5 Ways To Help The Dads In Your Life Live Longer

What will it take to ensure that your father remains a healthy man and lives longer? As I scrolled through the many warm and heartfelt Father’s Day posts on social media recently, I smiled in sharing joy with some who celebrated their dads, husbands, sons, and sons-in-law. I was tearful with others in sharing sweet memories and losses, some very recent. Others, I found myself both smiling and shedding a tear as I shared a knowledge of an act of forgiveness that took place, opening their hearts, allowing for the message they chose to share with friends and family.

And then, I thought of my own — my sons who are still young and not yet dads, my husband who became a dad the day he married me — stepping into the role and stepping up in every way since becoming a first-time “father” at 40 to our own child.

My thoughts then brought me to my Daddy, my first love, the man whose shoes I stood on, planting my feet into his, as he danced me around the linoleum-floored kitchen of my childhood home. This beloved man passed away 15 years ago when his heart could not keep up with his desire to live. And this is why I’m writing and sharing with you now.

Generally speaking, men die younger than women. Many sources find that, on average, men die 10 years earlier than women. I’ve often wondered why. Reasons range from their having more risky occupations to fewer social connections and higher medical risks, including the fact that many avoid doctor’s visits.

A friend of mine recently noticed the signs of stroke in her partner and got him to the emergency room in time to save his life, though he now has a long road to recovery. It was a result of undiagnosed and untreated hypertension after years of not having routine medical exams. Much of what deteriorates life prematurely is preventable. Research and statistics say men still tend to avoid routine medical checkups.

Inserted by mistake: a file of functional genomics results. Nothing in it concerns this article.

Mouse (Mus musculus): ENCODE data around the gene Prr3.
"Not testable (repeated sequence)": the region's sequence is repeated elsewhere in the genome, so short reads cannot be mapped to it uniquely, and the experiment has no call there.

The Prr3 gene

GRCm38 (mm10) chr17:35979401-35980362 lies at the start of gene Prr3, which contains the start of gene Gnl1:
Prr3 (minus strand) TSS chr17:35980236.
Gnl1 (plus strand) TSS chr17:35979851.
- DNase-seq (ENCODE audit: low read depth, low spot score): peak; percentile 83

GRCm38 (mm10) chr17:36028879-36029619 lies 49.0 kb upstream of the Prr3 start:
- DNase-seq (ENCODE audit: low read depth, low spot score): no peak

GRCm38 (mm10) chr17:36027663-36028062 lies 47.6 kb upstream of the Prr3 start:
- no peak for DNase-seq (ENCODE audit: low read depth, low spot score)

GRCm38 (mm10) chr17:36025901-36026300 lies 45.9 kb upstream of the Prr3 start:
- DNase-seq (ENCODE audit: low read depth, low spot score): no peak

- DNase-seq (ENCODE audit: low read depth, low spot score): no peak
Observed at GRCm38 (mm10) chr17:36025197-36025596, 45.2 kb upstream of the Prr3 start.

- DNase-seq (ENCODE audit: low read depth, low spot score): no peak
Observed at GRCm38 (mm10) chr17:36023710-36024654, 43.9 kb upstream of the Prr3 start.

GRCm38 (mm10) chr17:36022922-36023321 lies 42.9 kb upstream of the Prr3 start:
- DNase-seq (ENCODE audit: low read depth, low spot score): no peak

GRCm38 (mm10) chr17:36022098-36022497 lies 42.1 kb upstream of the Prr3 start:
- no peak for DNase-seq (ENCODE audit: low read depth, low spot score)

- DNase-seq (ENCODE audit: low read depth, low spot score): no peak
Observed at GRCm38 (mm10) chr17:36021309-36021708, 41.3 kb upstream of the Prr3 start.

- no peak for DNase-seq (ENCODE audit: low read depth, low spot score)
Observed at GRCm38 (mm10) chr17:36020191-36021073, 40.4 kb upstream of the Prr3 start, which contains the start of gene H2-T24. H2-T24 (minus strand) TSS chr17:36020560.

Those reasons range from not having time to go to, denial that anything serious could be wrong, and fear that something is wrong and not wanting to face it. All of these excuses can lead to an untimely death. So, what can we do to help the dads in our lives live longer?

No matter his age, here are five important health tips for men and dads.

1. Psych him up for the physical exam.

If he hasn’t had one in more than a year, help him book it. If he has, review it with him and inspire him with your interest. Ensure he prepares a thorough health history to share with his doctor, finding ways to reassure and support him. Does he need you to hold his hand or kick his butt? No excuses!

2. Learn his basic metrics.

These include weight, waistline measurement, blood pressure, blood sugar, and cholesterol — see if any need to be regulated. Check in with him periodically to see how he’s managing. He’s responsible for his health, and you’re responsible to him — to love him, care for him, notice him, offer help when he’s overwhelmed, and call him out when he is hiding behind excuses.

3. Encourage physical activity.

Review age-appropriate guidelines for recommended aerobic and non-aerobic levels of activity. If there’s an opportunity for group fitness, he just may get that needed social connection, as well.

4. Refresh his diet.

Introduce him to some new ways to eat well, depending on his metrics. Easy, blended meals can be tasty and full of nutrients, adding a boost and positive habit change.

5. Revitalize his mind.

Inspire and applaud ongoing personal development, growth, and learning by being curious about his interests, and perhaps undeveloped talents. Don’t wait until next Father’s Day to get him a gift that could enhance or prolong his life. Here are some suggestions:

  • Home blood-pressure kit
  • Fitness tracker watch
  • Sun hat and sunscreen
  • Yoga class, cycling club membership, etc.
  • Subscription to a meal delivery service
  • Community center or gym membership

Perhaps the best gift of all would be your accompanying him to that doctor’s appointment, if at all possible. Make it a date for the two of you, an annual one, and enjoy making those Father’s Day posts for many years to come.

Cheers to longevity, health, and happiness.

Originally written by Ann Papayoti on YourTango

Featured image via Orione Conceição on Pexels


  1. Thanks for talking about it. My father also passed away too early and I regret it very much. I understand that if he had started to pay attention to his symptoms earlier, then his health would not have suffered so much. Therefore, now I try to lead a healthier lifestyle and regularly undergo examinations, because there is nothing more precious than our health. And I hope that this is what most people will do in the future.


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